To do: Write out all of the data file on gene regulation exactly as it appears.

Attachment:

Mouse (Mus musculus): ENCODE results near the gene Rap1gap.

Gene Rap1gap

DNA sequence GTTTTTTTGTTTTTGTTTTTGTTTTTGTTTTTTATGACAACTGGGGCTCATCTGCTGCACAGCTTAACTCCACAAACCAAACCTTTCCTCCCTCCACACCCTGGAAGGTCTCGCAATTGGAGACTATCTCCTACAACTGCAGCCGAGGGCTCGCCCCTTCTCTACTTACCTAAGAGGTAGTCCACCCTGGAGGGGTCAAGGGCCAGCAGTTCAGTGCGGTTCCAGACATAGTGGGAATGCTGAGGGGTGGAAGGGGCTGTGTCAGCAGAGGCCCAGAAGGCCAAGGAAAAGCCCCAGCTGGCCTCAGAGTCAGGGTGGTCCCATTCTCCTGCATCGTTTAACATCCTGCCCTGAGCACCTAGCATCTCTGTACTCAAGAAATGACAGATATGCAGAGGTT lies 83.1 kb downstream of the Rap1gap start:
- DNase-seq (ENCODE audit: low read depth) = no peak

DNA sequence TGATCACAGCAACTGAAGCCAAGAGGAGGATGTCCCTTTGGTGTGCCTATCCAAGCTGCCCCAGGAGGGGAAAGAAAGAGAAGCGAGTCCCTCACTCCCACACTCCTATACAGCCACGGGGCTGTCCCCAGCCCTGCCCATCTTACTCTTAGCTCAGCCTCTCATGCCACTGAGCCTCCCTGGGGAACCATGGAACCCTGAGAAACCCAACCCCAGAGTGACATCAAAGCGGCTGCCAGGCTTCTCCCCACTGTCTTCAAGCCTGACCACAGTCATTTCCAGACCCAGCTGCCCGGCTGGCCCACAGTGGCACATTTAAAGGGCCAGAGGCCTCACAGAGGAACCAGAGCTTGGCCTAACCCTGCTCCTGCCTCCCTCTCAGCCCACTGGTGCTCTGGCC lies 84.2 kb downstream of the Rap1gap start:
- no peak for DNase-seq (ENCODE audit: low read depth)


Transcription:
Mouse (Mus musculus): ENCODE results near the gene Rap1gap.

Gene Rap1gap

DNA sequence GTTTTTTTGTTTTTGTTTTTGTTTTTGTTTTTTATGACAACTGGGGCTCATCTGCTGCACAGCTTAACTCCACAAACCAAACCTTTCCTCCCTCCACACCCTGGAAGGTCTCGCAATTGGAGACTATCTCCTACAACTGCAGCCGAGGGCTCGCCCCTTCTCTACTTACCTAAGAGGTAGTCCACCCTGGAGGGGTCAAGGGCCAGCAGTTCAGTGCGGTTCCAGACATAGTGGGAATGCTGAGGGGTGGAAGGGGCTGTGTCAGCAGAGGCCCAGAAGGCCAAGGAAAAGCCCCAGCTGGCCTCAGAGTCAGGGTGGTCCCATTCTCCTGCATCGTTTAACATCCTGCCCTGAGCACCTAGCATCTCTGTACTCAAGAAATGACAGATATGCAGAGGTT lies 83.1 kb downstream of the Rap1gap start:
- DNase-seq (ENCODE audit: low read depth) = no peak

DNA sequence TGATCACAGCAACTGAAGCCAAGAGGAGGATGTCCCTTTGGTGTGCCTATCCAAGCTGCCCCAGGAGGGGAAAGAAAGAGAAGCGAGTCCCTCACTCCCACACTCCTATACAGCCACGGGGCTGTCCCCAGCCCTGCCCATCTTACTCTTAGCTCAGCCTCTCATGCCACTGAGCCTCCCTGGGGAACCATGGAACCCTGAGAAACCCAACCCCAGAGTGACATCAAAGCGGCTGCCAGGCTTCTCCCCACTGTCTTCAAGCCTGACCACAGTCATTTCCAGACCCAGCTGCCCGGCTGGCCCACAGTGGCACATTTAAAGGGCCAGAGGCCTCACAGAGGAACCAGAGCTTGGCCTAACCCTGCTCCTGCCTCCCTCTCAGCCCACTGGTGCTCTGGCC lies 84.2 kb downstream of the Rap1gap start:
- no peak for DNase-seq (ENCODE audit: low read depth)